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review 2017-05-17 00:23
Incoming Rant
The Sun Also Rises - Ernest Hemingway

You know, I'd read in some posh literary review that Jake and Brett were two of Hemingway's most lovable characters, but I really can't see how that could be. I get he was painting an era, but I had the same difficulties I had with Fitzgerald's "Great Gatsby": I was bored by the characters misery (first world high class problems, people, that's what you have!); and I was enraged by the chaos and destruction they sowed all around themselves with their callow carelessness. Stupid egotistical brats.

And that's the other thing: they ARE reacting like brats. "Our parent's culture and ideology crumbled down and betrayed us! Let's rage and get drunk, and screw everyone around!" Except, you know, they are in their middle thirties. I don't say you have to have your shit together by that time or any other, God knows you never really do, and life has a marvelous way of sucker punch you when you think you have it balanced, but the over the top woe-is-me shit you are supposed to learn to manage after the hormones of puberty stabilize.

Every generation has challenges, and I reckon those that were born around the turn of the 20th century had a suck-fest of a raw deal, but what I saw inside this book was not just depression and insecurity over lost direction and of self, but a total lack of care for other people. I saw the phrase "moral bankruptcy" around, and I think that's and exact description, but it was treated as an excuse for how these particular characters act, because apparently it was a pervasive thing all around. News-flash: if everyone is a terrible person, and you act like everyone, you are still a terrible person.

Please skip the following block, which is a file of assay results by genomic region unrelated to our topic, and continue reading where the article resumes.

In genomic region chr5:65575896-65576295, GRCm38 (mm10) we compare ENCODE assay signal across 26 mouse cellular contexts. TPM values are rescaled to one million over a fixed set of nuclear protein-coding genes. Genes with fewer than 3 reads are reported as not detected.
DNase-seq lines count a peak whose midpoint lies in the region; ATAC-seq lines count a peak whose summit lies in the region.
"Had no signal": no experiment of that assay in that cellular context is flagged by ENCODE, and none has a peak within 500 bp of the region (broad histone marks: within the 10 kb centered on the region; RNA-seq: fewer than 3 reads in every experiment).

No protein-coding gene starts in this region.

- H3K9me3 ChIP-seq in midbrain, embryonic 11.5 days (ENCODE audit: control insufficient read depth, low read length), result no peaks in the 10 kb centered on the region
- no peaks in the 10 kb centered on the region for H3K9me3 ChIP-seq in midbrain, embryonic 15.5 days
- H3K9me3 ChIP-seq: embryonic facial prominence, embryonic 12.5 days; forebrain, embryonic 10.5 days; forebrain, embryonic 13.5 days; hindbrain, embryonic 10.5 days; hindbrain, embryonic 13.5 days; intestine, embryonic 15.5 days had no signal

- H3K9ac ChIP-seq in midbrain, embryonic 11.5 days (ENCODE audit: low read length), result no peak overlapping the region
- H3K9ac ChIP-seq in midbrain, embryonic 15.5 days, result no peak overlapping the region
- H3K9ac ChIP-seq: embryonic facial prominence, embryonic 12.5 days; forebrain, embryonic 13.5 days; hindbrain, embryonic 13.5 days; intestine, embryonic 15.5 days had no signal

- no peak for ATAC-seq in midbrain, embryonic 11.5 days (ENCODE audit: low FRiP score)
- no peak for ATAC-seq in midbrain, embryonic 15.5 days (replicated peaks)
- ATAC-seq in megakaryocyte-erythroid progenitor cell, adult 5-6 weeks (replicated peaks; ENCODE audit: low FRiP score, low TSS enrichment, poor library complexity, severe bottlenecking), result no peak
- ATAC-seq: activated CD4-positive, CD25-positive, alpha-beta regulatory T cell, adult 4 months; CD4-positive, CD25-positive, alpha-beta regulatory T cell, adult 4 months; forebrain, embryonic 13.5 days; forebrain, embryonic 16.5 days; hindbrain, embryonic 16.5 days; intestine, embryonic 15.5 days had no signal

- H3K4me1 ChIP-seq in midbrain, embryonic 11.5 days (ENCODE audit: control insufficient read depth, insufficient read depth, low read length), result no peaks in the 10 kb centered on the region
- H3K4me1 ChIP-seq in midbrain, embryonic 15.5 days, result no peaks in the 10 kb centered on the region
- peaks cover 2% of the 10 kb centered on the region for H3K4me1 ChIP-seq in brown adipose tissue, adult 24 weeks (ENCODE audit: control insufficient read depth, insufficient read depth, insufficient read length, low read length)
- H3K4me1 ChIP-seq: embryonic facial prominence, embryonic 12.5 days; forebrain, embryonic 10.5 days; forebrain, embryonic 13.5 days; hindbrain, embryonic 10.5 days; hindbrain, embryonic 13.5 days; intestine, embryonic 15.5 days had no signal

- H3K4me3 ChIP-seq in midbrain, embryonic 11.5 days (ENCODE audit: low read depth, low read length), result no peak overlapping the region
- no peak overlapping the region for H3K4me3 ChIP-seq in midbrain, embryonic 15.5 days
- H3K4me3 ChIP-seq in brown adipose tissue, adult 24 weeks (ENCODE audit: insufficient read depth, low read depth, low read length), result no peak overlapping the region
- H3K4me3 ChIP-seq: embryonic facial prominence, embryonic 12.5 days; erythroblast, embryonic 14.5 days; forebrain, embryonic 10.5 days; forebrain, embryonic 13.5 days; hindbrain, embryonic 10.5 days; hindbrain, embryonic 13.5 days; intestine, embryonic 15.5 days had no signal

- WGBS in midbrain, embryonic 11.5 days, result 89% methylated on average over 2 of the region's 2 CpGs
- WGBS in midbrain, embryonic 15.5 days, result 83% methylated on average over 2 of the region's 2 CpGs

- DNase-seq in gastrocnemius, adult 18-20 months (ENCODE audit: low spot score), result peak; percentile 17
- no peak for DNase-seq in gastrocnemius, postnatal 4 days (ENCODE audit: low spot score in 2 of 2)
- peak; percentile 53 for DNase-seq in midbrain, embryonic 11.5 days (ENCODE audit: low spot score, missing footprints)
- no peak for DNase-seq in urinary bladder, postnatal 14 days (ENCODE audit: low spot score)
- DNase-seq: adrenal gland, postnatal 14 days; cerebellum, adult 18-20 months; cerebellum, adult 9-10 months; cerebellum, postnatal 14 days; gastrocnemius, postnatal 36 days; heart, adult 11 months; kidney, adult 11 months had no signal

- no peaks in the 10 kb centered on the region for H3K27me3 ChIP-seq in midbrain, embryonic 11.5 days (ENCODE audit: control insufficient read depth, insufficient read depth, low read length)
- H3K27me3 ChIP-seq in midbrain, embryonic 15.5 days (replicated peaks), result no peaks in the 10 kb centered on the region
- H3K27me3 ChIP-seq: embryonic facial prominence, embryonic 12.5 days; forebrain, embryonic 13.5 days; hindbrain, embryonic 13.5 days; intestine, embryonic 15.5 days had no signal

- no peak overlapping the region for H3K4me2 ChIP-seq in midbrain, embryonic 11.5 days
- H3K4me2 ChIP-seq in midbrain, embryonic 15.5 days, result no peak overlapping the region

So no, I have no love for these characters. Now, do I have any use for this book? *sigh* Thorny issue. If it was an accurate representation of the generation, I have to loose any surprise at seeing them fall right back into war; they all felt suicidal to me, and self-centered enough to blow up the world along with themselves.


So here's what I think: maybe it's useful, but I did not like it.

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review 2016-09-08 02:31
The sinking and the after shakes
Hearts in Atlantis - Stephen King

Damned tearjerker. To paraphrase Bobby's mom "life is unfair". And boy, do I have mixed feelings about her character. Most of my screaming-at-the-page moments came thanks to her. Anyway, the first story ripped my heart out, and I loved it. 


The second was a mix. Kinda' like the characters, their age and the era. Jumbled and confused, almost angels and petty devils. Liked it. Not as much as the first.


The third was the puzzler. Interesting bridge, but wtf. Also, he has a good life, life isn't fair. Maybe.


The fourth took time to hit it's stride, but really got to me on the last two to five pages. Had my waterworks well primed and going. Ready for the last story.


The fifth was  the coda. Full circle. And maybe life is unfair, but sometimes is kinder than we expect.

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review 2016-01-22 02:49
The unstable bridges
A Passage to India - Pankaj Mishra,Oliver Stallybrass,E.M. Forster

What a beautiful piece about the sad limitation of humanity when bridging cultures. It's uncomfortable, poignant, lovely, and human.


I don't know how much more I can say, since there is actually little plot to the work itself, the pages being driven by description, be it of places, of people and their relationships, of mundane clashes of two cultures emulsified. And by dialogues. God, those meandering dialogues. There is no other word, even if it sounds like I got bored by them, because not only I wasn't, I found them so... so... well beautiful. Right there with the end page, from over which I'm still sucking up my snot, because...


I give up. I can't do it justice. If you are into long worded, slow paced classics, just read.